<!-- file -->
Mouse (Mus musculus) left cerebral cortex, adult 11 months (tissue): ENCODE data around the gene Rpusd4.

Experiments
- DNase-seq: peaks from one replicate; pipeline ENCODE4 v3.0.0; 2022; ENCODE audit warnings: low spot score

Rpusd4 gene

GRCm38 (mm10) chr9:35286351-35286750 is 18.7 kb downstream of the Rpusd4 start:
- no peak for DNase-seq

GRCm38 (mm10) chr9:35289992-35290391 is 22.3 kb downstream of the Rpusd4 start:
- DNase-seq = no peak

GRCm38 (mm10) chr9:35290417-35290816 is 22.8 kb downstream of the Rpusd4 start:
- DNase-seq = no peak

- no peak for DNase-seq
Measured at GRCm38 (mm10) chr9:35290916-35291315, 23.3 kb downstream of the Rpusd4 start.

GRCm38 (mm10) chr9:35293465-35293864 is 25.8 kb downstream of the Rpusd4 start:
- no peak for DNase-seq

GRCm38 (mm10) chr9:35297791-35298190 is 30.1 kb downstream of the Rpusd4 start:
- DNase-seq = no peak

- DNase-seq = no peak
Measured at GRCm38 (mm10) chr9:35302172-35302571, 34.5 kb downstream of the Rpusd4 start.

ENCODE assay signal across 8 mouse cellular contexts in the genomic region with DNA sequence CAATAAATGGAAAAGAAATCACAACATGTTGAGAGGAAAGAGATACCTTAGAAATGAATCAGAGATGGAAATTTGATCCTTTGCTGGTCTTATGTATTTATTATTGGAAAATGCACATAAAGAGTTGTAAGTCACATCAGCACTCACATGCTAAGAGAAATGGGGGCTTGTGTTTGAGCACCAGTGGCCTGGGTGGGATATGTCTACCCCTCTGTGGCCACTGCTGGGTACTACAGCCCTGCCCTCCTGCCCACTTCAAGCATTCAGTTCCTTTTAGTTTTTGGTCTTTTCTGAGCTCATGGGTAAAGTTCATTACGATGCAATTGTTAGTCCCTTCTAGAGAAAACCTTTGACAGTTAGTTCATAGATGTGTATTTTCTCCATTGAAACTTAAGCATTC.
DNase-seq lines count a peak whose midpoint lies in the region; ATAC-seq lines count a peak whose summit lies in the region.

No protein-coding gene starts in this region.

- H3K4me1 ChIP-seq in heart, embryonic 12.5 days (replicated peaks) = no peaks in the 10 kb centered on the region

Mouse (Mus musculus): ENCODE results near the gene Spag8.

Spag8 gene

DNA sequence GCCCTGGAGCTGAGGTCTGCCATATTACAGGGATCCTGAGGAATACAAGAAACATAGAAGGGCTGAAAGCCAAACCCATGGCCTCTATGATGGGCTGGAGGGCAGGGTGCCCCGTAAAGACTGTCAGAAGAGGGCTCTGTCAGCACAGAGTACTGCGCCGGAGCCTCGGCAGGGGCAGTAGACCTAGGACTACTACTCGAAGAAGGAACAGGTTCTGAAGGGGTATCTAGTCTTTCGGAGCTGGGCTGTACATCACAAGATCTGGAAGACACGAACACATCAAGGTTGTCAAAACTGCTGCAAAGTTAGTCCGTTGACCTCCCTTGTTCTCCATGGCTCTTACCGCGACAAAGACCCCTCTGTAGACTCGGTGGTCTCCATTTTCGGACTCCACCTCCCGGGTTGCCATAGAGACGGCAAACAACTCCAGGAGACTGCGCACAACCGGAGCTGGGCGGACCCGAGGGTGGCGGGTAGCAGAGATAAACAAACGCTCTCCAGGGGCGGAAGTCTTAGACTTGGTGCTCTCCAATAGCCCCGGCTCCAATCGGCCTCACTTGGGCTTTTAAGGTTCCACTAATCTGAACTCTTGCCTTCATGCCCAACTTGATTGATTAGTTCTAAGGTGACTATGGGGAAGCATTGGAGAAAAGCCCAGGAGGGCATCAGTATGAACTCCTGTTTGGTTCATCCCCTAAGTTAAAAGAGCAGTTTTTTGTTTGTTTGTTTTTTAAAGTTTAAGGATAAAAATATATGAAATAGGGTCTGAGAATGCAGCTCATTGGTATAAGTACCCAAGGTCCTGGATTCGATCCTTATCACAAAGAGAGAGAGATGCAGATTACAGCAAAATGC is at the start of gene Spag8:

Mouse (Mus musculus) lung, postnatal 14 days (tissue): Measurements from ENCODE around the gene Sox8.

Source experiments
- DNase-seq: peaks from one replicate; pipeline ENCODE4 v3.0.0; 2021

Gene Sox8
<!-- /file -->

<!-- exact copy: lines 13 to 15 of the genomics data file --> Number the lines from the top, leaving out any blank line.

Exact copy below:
GRCm38 (mm10) chr9:35293465-35293864 is 25.8 kb downstream of the Rpusd4 start:
- no peak for DNase-seq

GRCm38 (mm10) chr9:35297791-35298190 is 30.1 kb downstream of the Rpusd4 start: